The following (italicized) paragraph is an abstract from my recent book, Reversing America's Decline . It is included here to introduce the arguments summarized in the body of this article.
America is in a state of crisis. It is declining politically, economically and morally. The messages of this book are, first, that America 's decline is not part of an inevitable cycle. It could have been avoided and it can be reversed. Second, the present strategy for reforming the US government and reversing America 's decline is futile. Reformers complain about our government, protest its policies and actions hold rallies, petition Congress to pass laws or propose constitutional amendments and "occupy" it. This strategy is nonsensical and ironical. It is nonsensical because federal civil officers have neither the inclination nor the power to reform our government. It is ironical because the complainers dohave both the motivation and the power.
The article that follows expands upon the points made in the above abstract.
21 st century American activism needs rethinking. We not only ask our civilofficers to "shoot themselves in their collective feet." We ask them to do things they have no power to do -- and no business doing.
In J. L. Morin's patriotic novel, Trading Dreams , the protagonist (Jerry) becomes disillusioned with the dishonesty required of her by her job on Wall Street. She is also disgusted by the tendency of our financial system to further enrich the wealthy at the expense of ordinary Americans. She trades her dreams of wealth and power for dreams of virtue for its own sake - to be experienced, she supposes -- by leaving her job and joining the Occupy Movement.
Human nature and contemporary activism
These strategies are both ineffective and irrational
They are ineffective because, at best, they can produce only incremental improvements. Further, incremental improvements come at a high cost. They sapthe public energy for bringing about genuine reform.
They are irrational for three principal reasons. First, genuine reform would include such unwanted (by civil officers) changes as term limits, "money free" elections and strict impeachment provisions. Second,genuine reform would require constitutional alterations. And our forefathers wisely withheld the power to amend our Constitution from the civil officers of our federal government. Third, our Declaration of Independence and our Constitution (as interpreted by the federalist papers) give us (the people) this power. Is it not irrational to ask our civil officers to make reforms which are contrary to their personal short-term interests (and which they have no power to bring about) when we, the people, both stand to benefitfrom genuine reform and, further, have the power to accomplish it.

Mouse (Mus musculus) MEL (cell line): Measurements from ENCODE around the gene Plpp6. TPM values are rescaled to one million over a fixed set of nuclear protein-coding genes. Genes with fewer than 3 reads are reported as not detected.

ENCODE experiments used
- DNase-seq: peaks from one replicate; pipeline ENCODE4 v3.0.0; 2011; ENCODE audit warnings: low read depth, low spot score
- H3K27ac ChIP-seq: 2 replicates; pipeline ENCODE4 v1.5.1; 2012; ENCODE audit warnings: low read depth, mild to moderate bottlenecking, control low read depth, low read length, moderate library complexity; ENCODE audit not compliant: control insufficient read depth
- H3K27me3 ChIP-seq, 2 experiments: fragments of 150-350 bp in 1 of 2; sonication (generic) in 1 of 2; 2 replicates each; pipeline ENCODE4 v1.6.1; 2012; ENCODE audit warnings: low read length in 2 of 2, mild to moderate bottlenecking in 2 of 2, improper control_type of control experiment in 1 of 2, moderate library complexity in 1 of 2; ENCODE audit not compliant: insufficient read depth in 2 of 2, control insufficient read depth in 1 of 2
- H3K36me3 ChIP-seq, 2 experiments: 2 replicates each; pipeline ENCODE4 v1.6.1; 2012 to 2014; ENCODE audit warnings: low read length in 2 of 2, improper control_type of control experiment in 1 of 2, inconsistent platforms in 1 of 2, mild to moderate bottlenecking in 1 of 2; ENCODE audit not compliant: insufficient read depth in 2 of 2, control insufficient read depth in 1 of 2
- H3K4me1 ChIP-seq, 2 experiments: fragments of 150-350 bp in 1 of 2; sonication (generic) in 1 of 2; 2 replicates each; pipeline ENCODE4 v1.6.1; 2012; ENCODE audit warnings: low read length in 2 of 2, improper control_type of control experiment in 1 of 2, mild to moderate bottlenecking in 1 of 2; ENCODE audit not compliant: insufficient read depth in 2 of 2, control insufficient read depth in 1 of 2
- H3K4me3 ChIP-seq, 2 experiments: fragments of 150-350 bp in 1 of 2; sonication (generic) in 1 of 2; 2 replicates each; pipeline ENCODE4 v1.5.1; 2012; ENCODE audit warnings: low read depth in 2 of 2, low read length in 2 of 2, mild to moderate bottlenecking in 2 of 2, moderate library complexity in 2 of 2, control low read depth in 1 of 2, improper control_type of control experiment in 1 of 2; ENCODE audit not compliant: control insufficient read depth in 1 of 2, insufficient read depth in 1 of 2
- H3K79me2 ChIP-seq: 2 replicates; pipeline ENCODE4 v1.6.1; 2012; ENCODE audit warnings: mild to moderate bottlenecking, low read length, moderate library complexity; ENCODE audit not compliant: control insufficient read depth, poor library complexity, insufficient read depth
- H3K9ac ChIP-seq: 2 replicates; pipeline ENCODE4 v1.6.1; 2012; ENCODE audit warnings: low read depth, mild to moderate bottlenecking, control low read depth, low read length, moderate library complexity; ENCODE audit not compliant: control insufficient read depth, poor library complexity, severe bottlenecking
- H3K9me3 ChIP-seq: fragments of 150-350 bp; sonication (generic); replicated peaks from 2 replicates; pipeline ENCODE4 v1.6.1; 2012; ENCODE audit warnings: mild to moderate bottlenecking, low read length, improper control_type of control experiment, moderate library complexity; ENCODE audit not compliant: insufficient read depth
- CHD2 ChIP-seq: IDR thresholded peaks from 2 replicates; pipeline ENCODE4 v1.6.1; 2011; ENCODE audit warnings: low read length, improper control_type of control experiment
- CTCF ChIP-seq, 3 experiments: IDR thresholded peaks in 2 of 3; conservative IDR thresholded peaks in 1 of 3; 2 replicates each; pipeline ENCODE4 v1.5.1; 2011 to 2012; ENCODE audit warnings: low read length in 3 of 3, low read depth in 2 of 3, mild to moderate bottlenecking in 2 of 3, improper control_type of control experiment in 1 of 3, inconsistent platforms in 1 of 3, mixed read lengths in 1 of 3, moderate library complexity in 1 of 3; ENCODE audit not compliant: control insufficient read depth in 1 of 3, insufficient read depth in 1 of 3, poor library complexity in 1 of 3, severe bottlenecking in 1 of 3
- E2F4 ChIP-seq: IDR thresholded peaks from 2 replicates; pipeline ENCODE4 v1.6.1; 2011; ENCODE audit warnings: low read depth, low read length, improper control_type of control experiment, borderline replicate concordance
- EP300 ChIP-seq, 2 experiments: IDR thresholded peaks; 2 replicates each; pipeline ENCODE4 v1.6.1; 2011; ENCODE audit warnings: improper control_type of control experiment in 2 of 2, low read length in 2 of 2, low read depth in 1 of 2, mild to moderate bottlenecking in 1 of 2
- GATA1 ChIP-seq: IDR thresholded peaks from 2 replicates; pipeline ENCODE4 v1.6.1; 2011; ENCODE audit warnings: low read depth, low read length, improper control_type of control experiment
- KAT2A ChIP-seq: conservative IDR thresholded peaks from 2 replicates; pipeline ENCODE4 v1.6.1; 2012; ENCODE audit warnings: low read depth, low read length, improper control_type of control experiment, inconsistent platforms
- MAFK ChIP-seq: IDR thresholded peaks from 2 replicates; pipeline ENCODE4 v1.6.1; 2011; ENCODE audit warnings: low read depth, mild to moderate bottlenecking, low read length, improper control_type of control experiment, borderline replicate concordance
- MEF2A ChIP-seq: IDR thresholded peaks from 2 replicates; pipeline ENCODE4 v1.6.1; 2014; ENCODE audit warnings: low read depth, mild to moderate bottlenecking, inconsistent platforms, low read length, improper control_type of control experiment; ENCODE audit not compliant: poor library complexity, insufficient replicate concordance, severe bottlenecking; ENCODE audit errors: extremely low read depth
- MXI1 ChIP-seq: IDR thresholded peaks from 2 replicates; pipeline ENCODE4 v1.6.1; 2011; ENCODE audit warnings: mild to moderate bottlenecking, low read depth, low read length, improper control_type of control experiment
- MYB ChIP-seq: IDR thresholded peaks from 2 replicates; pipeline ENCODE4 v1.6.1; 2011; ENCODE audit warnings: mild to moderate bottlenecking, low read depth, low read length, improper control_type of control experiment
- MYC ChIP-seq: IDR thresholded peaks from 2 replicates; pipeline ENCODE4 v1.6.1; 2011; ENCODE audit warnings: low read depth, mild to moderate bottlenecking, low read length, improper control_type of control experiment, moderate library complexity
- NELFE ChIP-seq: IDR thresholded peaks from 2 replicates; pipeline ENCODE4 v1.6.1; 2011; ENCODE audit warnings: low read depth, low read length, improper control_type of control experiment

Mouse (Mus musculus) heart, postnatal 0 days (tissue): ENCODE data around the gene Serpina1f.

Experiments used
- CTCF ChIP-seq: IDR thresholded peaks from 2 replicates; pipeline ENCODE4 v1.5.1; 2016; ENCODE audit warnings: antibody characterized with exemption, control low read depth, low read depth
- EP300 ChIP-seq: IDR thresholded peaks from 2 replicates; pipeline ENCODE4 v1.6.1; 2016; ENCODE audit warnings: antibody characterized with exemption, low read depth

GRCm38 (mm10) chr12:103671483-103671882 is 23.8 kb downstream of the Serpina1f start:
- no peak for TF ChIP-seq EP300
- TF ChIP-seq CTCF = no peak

Jefferson 's approach to true democracy
Jefferson wrote that twenty years should never be allowed to pass between constitutional conventions. Had we listened to him, these periodic conventions would have allowed us to correct original flaws in our Constitution and keep it current and effective. We could have guided our government so as tomeet our long-term needs as well as the short-term needs of our country's wealthy ten percent.
The consequences of our neglect
The federal government has taken it upon itself to illegally re-write the Constitution. This has contributed to our country's political, economic and moral decline. Only sixteen years after ratification, for example, the Senate rewrote the Constitution when it exempted itself (and, in effect, the House) from the impeachment provisions.
Our justices have long been deciding constitutional cases on the bases of out-dated and faulty judicial precedents -- instead of consulting theConstitution itself. This is due to congressional neglect. It has failed to give them guidelines for adjudicating these cases. Our presidents, much to our revulsion, have turned us into a nation that tolerates torture and assassination. Instead of taking corrective action, we do nothing but complain.